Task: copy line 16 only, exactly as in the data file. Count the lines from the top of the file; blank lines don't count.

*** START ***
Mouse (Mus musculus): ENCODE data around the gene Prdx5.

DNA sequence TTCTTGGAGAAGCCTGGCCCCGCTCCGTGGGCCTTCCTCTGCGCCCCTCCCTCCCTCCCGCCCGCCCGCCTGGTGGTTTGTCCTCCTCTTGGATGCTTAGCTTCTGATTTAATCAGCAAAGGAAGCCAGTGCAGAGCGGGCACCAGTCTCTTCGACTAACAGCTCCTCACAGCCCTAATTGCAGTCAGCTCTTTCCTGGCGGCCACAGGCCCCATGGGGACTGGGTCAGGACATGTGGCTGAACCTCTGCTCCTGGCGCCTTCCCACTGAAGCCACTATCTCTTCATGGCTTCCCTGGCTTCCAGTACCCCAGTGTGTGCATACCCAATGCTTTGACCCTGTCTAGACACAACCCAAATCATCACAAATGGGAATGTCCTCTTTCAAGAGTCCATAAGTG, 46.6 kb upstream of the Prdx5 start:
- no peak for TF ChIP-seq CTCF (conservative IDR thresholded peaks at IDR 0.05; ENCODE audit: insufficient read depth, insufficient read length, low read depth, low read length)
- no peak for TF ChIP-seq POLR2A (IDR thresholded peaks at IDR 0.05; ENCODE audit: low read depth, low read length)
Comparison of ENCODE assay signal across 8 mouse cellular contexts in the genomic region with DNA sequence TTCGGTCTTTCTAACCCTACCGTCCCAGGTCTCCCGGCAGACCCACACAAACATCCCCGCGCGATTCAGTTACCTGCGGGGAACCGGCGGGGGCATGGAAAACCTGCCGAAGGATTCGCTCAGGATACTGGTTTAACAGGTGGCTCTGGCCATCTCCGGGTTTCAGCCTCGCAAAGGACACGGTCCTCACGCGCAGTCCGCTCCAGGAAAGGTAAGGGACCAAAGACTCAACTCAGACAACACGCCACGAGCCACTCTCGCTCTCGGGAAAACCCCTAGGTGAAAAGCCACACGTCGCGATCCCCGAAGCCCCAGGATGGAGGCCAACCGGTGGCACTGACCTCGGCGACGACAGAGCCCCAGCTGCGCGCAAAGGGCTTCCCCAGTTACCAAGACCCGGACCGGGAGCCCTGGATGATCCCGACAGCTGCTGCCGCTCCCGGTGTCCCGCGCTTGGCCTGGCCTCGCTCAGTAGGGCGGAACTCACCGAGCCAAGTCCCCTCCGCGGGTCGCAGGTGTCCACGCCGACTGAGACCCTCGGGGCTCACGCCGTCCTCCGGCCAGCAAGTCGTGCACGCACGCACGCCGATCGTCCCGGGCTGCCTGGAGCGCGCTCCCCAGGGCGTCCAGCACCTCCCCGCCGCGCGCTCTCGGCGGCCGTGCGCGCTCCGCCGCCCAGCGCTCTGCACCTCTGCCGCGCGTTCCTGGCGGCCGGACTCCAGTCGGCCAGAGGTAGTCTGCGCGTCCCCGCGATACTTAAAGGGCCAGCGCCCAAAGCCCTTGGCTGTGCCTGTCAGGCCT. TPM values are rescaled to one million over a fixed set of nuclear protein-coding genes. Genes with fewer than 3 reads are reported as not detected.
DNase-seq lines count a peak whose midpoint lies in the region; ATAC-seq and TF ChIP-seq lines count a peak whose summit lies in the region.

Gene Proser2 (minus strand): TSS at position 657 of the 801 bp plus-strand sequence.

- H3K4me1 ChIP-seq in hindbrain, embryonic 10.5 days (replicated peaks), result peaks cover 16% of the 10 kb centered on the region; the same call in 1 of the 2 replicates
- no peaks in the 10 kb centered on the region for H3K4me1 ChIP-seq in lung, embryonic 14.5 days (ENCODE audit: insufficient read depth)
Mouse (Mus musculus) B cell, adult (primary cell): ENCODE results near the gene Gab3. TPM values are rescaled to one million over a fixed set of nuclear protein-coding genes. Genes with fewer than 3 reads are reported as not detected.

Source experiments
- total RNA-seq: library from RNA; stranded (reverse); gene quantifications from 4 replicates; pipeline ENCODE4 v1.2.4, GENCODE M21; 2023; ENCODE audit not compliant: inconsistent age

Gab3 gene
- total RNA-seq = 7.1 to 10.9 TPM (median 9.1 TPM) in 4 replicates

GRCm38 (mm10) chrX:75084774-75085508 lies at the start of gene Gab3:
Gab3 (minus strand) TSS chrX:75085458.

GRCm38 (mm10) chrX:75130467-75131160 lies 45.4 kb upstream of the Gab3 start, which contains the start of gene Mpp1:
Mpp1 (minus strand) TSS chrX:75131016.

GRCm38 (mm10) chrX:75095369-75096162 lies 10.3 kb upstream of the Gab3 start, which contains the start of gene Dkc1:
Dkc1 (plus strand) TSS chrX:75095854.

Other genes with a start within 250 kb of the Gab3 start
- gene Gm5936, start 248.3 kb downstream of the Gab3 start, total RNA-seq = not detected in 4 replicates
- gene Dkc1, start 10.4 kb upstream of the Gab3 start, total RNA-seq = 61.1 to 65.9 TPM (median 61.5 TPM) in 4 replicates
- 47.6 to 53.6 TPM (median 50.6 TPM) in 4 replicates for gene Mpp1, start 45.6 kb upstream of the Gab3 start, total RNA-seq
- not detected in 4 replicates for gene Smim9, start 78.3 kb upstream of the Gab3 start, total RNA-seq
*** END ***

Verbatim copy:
Gab3 (minus strand) TSS chrX:75085458.